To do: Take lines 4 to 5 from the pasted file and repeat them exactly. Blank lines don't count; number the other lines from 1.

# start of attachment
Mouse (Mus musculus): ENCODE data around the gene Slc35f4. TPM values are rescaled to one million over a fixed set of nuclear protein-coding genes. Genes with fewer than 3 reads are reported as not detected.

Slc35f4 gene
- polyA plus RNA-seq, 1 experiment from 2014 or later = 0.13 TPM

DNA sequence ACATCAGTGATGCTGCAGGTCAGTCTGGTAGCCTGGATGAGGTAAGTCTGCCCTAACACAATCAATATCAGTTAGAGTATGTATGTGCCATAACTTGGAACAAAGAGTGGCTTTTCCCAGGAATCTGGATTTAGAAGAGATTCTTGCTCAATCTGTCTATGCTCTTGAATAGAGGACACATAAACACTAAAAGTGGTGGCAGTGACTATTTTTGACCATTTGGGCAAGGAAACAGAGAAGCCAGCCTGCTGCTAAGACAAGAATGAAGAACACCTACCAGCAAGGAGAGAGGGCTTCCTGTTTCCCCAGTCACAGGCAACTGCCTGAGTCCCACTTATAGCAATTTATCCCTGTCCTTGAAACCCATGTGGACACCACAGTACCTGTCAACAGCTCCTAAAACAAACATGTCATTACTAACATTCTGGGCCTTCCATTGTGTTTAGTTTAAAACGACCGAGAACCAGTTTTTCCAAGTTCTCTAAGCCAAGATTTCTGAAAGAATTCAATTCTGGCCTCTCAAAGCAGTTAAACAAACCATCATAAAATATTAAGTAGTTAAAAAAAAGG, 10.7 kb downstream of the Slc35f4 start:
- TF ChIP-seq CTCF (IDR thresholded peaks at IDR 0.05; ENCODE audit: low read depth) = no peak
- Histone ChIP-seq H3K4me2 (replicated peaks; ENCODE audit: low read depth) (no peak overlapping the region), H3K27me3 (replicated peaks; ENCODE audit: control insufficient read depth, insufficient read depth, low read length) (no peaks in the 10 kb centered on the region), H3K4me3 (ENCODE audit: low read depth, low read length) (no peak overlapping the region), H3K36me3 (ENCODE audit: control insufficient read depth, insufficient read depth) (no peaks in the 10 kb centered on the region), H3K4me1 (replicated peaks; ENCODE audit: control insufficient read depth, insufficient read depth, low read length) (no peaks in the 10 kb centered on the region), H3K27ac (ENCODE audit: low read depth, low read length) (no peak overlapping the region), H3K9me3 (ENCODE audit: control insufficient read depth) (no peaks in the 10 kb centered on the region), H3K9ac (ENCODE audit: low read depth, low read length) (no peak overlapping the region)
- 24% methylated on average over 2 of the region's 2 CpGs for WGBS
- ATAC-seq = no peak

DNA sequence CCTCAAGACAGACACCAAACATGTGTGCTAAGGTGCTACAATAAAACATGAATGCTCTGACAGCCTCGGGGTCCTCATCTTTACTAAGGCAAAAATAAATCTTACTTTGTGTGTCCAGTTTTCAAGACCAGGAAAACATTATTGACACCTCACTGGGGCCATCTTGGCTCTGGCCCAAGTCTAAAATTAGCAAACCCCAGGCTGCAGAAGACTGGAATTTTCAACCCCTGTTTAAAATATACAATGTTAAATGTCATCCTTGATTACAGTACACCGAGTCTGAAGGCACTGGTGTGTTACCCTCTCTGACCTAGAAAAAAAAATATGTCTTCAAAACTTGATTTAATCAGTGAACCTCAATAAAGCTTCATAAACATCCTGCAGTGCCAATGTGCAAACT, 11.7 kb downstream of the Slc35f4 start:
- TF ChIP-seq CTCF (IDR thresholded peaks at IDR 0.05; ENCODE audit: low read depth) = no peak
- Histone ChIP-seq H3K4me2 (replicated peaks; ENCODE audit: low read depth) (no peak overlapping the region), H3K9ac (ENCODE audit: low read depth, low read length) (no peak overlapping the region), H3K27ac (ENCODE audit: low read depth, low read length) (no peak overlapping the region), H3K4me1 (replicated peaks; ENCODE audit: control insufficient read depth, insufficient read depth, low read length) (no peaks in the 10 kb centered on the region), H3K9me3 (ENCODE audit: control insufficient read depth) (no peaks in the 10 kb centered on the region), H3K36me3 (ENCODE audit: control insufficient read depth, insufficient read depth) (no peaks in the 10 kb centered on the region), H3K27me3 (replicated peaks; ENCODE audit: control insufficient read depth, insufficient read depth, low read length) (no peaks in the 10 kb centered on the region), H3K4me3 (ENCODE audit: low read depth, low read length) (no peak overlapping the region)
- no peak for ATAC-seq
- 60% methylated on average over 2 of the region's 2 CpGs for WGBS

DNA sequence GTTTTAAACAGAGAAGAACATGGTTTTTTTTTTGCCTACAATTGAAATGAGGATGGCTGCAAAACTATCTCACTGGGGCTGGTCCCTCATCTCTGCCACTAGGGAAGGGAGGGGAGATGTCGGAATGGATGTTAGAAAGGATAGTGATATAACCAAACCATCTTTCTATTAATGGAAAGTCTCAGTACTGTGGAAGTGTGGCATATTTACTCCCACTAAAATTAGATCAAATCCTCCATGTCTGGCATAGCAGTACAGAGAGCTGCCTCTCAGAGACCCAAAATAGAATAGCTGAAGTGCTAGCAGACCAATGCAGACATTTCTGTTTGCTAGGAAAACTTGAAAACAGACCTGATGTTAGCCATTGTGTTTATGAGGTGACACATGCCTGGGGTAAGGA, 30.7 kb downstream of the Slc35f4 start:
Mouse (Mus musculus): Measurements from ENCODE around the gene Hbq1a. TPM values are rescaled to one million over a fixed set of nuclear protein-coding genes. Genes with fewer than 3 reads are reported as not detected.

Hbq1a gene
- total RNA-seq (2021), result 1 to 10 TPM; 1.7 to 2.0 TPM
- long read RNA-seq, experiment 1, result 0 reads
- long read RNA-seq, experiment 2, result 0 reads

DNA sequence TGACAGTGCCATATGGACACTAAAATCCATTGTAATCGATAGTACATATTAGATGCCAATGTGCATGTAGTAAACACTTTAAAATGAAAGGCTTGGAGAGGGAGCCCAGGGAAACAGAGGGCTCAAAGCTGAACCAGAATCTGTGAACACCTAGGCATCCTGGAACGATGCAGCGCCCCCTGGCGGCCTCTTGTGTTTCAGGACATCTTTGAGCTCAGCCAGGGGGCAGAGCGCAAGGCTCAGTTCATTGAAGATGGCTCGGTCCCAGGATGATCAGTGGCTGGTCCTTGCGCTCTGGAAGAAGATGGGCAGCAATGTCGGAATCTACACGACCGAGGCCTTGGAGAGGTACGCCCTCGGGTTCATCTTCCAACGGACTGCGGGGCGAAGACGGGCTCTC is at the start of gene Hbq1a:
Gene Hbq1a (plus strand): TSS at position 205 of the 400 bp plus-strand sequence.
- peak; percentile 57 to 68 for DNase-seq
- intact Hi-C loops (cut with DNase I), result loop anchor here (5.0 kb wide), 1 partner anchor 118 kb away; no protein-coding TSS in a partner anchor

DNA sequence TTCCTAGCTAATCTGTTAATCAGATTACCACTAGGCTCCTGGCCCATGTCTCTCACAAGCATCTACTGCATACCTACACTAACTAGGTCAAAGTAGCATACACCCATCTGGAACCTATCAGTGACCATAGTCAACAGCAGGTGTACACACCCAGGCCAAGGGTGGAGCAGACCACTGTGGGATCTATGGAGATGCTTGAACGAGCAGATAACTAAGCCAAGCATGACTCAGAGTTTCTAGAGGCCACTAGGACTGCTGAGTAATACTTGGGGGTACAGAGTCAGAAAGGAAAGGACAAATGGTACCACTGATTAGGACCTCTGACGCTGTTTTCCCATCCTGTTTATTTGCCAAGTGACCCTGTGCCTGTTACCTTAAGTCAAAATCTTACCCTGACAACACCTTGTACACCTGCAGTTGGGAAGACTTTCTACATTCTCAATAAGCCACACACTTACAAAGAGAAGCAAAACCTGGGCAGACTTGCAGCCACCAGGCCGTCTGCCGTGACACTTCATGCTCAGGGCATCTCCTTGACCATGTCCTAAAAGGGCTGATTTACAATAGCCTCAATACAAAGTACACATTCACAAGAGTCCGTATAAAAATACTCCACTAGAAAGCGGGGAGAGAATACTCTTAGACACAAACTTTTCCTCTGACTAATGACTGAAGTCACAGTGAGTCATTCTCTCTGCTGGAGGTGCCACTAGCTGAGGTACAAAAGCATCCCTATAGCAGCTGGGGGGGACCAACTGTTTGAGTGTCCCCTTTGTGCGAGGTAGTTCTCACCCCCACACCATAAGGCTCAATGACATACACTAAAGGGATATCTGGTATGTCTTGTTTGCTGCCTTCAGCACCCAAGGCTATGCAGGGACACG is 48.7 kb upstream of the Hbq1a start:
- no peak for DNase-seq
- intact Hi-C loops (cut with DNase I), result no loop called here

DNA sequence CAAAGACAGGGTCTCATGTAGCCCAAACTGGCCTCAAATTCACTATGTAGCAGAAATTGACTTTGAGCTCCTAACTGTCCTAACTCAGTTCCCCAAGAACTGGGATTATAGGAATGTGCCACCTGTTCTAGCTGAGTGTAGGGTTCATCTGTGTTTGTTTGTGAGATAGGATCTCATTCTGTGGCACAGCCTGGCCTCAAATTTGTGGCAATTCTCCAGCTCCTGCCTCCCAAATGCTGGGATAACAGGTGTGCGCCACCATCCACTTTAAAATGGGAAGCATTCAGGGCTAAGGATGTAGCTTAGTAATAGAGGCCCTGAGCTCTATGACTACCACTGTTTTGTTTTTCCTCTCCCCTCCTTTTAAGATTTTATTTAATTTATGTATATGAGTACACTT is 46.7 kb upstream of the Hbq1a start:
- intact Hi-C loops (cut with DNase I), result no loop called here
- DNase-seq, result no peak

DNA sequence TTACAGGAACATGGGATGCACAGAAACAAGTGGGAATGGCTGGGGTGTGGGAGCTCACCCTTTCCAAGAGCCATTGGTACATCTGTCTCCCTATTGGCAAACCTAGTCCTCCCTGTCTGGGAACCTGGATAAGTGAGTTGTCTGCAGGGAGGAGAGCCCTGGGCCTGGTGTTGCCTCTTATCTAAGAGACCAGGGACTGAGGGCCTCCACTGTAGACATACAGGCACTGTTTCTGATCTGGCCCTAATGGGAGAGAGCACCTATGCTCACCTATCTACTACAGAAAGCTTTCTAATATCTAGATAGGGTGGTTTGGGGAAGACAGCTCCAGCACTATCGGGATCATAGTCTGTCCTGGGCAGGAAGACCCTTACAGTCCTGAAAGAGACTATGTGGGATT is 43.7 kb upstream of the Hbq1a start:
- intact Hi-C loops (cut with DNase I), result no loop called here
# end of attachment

DNA sequence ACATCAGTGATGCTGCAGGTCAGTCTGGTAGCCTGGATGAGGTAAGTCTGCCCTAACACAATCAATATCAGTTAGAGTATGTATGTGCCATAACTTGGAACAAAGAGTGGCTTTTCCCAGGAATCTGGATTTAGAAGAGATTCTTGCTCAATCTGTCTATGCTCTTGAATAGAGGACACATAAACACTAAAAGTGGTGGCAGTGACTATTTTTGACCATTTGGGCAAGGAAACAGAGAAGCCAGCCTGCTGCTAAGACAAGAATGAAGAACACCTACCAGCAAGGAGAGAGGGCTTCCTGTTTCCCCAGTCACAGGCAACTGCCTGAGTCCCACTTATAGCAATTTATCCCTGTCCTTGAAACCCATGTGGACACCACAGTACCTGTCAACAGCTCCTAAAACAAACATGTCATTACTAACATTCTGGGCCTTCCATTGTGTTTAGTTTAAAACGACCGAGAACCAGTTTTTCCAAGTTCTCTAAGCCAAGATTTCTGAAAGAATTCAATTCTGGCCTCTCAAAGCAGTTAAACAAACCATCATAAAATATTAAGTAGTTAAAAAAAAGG, 10.7 kb downstream of the Slc35f4 start:
- TF ChIP-seq CTCF (IDR thresholded peaks at IDR 0.05; ENCODE audit: low read depth) = no peak